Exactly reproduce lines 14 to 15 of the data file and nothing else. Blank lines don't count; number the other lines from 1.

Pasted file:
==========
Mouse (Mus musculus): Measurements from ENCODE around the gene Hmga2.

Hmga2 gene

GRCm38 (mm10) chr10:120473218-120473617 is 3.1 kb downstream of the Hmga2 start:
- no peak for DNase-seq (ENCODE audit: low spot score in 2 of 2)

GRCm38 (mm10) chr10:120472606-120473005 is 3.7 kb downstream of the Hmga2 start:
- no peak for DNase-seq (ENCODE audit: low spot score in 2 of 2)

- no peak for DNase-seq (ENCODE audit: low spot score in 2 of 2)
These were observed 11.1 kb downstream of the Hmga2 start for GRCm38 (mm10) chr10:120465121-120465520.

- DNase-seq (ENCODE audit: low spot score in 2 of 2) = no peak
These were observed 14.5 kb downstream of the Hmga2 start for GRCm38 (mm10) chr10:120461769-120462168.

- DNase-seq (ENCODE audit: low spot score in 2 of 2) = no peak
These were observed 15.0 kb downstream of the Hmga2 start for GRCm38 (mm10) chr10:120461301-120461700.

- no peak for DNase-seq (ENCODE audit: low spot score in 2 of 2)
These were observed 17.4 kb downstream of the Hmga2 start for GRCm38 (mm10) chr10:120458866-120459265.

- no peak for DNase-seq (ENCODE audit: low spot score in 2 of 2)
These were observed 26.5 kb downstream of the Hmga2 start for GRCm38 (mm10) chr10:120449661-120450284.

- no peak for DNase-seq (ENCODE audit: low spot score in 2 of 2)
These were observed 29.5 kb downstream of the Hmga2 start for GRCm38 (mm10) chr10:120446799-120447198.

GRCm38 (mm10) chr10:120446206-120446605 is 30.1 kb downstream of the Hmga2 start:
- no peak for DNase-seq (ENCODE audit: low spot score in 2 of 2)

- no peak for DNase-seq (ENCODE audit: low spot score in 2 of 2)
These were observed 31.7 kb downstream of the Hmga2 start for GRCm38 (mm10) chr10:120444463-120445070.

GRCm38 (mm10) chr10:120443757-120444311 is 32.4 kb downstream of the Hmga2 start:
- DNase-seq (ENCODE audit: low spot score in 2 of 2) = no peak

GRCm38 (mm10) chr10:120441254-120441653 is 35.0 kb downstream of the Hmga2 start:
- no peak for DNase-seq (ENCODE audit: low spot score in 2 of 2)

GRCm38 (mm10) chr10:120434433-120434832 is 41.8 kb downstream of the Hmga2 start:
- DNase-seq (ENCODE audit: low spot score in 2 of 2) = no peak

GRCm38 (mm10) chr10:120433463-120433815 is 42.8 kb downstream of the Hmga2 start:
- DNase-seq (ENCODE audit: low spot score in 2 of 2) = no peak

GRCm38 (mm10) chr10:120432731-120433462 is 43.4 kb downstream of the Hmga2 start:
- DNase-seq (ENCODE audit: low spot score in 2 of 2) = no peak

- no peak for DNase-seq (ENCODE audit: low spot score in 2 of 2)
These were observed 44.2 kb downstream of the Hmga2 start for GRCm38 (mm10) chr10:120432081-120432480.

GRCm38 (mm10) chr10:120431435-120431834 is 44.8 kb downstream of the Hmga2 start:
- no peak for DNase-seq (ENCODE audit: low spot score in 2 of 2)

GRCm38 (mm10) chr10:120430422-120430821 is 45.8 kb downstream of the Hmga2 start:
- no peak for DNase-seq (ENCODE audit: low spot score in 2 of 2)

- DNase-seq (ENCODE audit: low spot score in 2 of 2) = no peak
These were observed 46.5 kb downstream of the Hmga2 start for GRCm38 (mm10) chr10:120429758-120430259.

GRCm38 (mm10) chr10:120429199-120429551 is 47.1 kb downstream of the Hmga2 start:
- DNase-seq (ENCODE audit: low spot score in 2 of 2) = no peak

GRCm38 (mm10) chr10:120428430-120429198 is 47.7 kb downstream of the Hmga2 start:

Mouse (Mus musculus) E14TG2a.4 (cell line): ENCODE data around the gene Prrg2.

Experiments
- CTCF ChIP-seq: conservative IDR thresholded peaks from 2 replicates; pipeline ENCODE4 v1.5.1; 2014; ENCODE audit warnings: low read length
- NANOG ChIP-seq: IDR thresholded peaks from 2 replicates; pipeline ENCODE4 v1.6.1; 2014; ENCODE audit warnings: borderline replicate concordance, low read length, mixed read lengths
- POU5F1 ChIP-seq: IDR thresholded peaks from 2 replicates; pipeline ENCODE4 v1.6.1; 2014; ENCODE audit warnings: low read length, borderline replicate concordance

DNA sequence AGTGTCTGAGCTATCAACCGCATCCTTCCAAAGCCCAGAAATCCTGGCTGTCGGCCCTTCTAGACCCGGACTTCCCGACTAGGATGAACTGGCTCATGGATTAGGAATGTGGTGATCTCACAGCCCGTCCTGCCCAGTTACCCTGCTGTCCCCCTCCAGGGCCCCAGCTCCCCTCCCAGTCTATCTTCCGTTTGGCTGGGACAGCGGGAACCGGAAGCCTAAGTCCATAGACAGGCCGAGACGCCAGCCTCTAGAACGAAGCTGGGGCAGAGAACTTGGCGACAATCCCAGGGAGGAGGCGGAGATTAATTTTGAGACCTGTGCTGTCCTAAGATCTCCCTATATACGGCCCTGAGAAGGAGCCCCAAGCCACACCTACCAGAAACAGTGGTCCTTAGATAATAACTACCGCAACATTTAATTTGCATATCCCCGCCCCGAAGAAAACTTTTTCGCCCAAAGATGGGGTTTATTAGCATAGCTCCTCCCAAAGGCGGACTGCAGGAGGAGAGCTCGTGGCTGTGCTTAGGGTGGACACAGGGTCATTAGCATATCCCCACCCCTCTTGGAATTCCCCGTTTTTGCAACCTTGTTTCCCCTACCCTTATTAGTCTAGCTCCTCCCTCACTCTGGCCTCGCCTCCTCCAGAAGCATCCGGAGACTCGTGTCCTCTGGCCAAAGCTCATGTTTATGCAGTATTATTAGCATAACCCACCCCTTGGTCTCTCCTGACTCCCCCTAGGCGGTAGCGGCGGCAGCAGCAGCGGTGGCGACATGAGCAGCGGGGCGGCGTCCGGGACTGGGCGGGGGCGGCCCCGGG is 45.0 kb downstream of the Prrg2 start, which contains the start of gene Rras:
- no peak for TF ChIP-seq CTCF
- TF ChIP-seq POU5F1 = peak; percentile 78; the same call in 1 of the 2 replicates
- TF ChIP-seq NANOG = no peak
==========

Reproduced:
These were observed 17.4 kb downstream of the Hmga2 start for GRCm38 (mm10) chr10:120458866-120459265.

- no peak for DNase-seq (ENCODE audit: low spot score in 2 of 2)